3. Will this really bring internet to  75+ million Americans who are on the wrong side of the digital divide?

For a fully realized, Open Internet we must continuously consider these questions while asking how we can help companies and leaders innovate and while allowing people that use the Internet to thrive. If only Congress can protect an open internet, we must first ask for better alternative legislation from our politicians.  

As noted by law professor David Kaye in his book “Speech Police: The Global Struggle to Govern the Internet”, politicians and leaders have to work together to reaffirm the need for free speech, but in a manner that protects basic human rights. 

Ben Thompson reiterates in his Stratechery blog that Congress might want to consider passing a law that bans ISPs from blocking content, but it might be wise for us to continue a “wait-and-see” approach when it comes to paid prioritization so that growing startups may thrive while Americans enjoy the expansive delights of an even more competitive and open Internet.

By |July 17th, 2019|Blog|

The Importance of Blockchain in Today’s Sharing Economy

Blockchain is an essential part of today’s digital world. During the 2008 recession, the sharing economy emerged with investors enthusiastically supporting companies like Uber and Airbnb. Today, these companies are considered unicorns, spearheading the way in their respective industries and revolutionizing the way people use and experience everyday services.

In 2009, Twitter’s CEO Jack Dorsey called blockchain the wave of the future. Since then, critics have called the sharing economy dead. But that’s far from the truth. The sharing economy has faced limitations in the past. According to the Harvard Business Review, a major problem with the model is that the value produced by the crowd is not equally distributed among all those who have contributed to the value of production; all profits are given to large intermediaries who operate the platforms. However, the implementation of blockchain could help our economy thrive better than ever before, spreading the wealth beyond private companies and individuals.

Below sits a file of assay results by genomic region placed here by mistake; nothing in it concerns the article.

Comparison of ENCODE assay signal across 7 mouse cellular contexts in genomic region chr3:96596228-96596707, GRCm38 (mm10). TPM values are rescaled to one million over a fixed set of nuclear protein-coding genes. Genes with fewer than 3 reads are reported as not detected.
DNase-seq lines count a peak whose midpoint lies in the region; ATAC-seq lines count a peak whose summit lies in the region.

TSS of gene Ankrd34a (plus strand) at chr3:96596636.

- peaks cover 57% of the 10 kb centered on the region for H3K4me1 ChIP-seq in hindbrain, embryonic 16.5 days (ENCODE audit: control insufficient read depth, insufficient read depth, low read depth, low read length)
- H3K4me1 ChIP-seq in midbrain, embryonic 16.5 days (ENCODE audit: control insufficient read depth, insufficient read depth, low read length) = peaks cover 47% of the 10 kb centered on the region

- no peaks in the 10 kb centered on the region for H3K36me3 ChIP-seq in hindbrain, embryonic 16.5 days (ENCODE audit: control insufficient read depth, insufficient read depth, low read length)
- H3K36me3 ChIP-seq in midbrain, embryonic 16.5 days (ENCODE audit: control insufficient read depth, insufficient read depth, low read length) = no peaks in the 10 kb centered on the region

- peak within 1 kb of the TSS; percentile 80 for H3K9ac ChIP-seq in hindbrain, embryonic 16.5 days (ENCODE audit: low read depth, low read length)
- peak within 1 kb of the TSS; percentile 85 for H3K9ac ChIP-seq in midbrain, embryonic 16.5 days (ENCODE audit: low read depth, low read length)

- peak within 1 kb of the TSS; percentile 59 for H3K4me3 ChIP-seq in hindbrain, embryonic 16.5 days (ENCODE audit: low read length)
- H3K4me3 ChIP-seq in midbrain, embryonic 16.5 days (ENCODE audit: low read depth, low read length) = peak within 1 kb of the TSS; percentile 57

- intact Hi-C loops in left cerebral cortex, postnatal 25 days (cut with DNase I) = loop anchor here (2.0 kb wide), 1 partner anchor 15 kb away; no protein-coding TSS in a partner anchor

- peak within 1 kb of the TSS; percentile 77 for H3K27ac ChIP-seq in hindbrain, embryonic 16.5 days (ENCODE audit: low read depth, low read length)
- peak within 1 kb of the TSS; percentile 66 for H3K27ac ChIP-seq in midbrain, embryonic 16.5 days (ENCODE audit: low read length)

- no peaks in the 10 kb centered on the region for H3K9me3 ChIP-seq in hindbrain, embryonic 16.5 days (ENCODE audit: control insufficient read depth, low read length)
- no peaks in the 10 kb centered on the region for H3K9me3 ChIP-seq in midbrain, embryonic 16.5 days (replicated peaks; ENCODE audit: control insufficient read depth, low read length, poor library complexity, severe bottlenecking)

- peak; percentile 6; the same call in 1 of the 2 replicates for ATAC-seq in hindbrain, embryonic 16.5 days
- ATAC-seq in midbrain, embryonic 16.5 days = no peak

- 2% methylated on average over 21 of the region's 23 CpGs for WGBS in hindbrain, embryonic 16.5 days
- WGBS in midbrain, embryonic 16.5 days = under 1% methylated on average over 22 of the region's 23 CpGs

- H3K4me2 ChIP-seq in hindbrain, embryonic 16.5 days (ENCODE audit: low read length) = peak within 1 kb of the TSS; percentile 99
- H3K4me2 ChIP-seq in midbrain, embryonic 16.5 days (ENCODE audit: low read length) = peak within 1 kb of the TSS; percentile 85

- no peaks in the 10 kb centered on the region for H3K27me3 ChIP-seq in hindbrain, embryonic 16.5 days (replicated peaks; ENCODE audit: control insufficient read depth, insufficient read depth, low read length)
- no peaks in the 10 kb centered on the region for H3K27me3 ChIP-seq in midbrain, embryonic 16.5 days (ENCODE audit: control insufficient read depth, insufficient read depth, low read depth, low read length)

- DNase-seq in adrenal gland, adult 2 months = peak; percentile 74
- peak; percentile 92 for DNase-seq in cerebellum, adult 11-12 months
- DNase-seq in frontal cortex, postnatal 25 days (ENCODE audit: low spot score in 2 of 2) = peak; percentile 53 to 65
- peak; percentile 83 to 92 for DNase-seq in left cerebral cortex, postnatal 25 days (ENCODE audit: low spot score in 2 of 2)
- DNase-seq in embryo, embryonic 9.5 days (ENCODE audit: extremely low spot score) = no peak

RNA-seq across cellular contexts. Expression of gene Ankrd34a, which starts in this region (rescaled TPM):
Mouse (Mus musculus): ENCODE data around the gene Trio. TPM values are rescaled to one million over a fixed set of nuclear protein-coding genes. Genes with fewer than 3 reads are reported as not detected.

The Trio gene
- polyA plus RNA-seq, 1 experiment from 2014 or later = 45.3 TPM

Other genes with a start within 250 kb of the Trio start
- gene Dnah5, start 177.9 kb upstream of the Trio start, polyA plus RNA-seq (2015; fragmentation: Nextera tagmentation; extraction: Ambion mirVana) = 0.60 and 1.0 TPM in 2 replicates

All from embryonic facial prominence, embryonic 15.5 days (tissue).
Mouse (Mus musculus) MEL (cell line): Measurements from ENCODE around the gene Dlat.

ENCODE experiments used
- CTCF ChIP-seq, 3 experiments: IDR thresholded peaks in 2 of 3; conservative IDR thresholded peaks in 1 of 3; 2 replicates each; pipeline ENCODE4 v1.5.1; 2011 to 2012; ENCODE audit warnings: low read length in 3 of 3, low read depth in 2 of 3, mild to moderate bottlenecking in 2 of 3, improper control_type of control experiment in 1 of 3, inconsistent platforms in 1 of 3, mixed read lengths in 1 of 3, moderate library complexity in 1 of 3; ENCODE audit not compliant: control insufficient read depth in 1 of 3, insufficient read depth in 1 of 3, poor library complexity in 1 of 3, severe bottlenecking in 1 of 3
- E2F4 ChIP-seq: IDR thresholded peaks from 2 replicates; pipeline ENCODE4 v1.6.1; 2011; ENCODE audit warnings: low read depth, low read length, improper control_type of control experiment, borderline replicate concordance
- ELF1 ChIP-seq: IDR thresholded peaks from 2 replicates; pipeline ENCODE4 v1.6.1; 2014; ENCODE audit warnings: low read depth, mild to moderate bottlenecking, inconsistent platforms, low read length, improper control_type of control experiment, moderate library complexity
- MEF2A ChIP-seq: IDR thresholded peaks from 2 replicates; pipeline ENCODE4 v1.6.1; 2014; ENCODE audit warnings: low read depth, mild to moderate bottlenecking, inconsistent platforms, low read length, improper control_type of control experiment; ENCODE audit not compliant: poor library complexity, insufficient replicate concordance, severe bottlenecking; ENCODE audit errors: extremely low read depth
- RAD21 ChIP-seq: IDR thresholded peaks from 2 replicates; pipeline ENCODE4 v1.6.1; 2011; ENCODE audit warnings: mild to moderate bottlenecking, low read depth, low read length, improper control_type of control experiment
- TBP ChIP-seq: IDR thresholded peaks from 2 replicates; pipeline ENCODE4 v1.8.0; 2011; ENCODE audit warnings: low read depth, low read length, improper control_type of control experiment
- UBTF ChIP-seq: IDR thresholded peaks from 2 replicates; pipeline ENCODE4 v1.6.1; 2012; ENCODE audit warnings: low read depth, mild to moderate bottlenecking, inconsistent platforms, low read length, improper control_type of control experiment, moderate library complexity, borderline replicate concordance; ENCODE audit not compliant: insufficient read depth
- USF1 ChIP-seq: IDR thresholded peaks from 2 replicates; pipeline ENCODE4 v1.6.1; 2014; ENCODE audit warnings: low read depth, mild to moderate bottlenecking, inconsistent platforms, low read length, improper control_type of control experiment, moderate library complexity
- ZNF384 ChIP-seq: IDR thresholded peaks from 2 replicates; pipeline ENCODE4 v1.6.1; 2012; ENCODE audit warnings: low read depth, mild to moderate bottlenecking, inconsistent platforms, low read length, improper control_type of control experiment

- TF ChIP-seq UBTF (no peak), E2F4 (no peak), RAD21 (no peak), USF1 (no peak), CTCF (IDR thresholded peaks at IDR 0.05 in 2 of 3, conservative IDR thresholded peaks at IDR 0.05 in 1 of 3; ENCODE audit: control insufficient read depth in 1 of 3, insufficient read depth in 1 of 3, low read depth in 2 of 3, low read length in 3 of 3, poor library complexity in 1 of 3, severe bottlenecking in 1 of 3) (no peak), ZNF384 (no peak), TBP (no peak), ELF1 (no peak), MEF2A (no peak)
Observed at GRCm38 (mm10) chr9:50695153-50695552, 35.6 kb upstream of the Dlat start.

Blockchain’s Smart Benefits

Blockchain helps stimulate and makes the sharing economy more accessible. By offering cheaper ways to create and operate online platforms, more people can participate in this type of economy. For instance, transactions may be coordinated through self-executing smart contracts or offered at lower costs by small, competing providers or freelancers. As the sharing economy becomes more streamlined in the future, we can emphasize the everyday inequalities that users experience and strive to solve them, depending on the technology.